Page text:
How much time do you spend in your rehearsal space?
For anyone performing their music in public, practice is important. For groups, particularly traditional “bands,” it’s more than important – it’s the key element of your live show. You have to be able to play the songs (and remember them) with precision and consistency, and the ONLY way to do that is to rehearse.
Before I get ahead of myself here, let me say that I know every group functions differently. Songs can be written as collaborations by the entire group, or composed top to bottom by one member, people learn songs with or without charts or sheet music. I get it – it’s a little different for each and every one of us.
That said, bands have enough in common to learn from one another, to pay attention to the others around them – if nothing else, it offers a little perspective on what you might look or sound like on stage yourself.
These are just a few things I try to keep in mind for a productive practice session, not that I manage to follow them all every time. Use these ideas to tighten up your live show:
1. Practice How You Perform
When you set up, try to go for a layout that at least vaguely resembles your stage set up, get used to where everyone is going to be. When you’re running through a tune you know: if you perform standing up, stand up! Don’t forego a pedal or share a microphone if you don’t have to. Practice your songs the way you plan to play them in front of people.
2. Talk to Each Other
Communication couldn’t be a bigger deal. You have to be vocal about parts you want to go over, the songs you want to run through. When working on new material, share your ideas, let people know what you’re thinking as you figure out your own part. This kind of talk will really help solidify the feel of a tune, and probably inspire others with ideas of their own.
3. Work Out The Kinks
Awkward changes can ruin the momentum of a song, so can sloppy outros or harmony that isn’t quite right. Part of rehearsal is for polishing your established material, but part is also for hammering out all the little rough spots. If your part (or someone else’s) seems weird, say something, and spend the time to figure it out. If it means counting through it as a group, or breaking it down note by note, that’s just fine – this is the time to do it.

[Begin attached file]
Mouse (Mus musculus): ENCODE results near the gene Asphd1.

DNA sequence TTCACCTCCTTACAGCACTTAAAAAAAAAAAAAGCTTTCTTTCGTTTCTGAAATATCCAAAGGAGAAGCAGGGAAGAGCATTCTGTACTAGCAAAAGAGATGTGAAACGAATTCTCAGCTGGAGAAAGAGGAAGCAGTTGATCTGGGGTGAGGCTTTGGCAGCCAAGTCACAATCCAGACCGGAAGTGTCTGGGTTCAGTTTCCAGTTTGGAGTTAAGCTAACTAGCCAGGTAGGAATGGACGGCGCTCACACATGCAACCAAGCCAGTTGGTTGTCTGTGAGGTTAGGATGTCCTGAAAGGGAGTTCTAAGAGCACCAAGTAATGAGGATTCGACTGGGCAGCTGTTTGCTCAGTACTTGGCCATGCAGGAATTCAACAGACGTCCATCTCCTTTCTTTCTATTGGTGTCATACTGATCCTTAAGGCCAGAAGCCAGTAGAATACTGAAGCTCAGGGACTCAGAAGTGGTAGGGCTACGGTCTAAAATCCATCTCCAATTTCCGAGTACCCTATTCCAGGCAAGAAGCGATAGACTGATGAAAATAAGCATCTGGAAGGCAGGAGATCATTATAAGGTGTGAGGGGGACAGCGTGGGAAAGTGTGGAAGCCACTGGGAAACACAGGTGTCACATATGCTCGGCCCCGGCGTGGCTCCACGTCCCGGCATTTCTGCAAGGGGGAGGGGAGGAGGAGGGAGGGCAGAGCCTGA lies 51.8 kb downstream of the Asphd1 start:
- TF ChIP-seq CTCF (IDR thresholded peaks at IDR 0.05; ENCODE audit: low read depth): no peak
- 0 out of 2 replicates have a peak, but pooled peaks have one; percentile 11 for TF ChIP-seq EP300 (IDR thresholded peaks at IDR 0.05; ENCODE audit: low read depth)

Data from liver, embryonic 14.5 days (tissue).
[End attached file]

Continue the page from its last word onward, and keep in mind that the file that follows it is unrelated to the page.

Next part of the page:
4. Don’t Be Afraid of The Rewrite
This goes hand in hand with #3, really. Sometimes it’s hard to get everyone on the same page. Hell, sometimes people write parts that are a little bit outside of their abilities – if this is happening, maybe it’s the part that needs work, not the player. It’s not entirely uncommon for something to “click” musically after it’s been played dozens of times. If you hear something you might like better, there’s no reason not to try it out. Even if you don’t keep it, you’re thinking about your songs in a fresh way.
Wait. A quick caveat before the last one – BE CAREFUL WITH #3 AND #4 – they are a potentially bottomless pit. There’s nothing wrong with working on new parts, or spending time mastering a difficult passage, but it is possible to lose a whole rehearsal dwelling on something small. You have to know when to move on to something else, or when the minuscule change isn’t worth spending an hour discussing.
5. Make a Game Plan
While everyone’s getting set, before you even turn the amps on, take a second to talk about what you want to accomplish over the course of your rehearsal. If you need to bang through your set for an upcoming gig, do just that. If there’s some new tune you want to spend a few hours working on, do that instead. Putting some expectations on the table will help the group stay on track
Bringing these things into your practice routine might help you get a little more done with the time you have, and more importantly, help you get tight for the crowd. Trust me, they can tell when you haven’t been practicing.
There’s a little slice off the top of my head for you, until next time…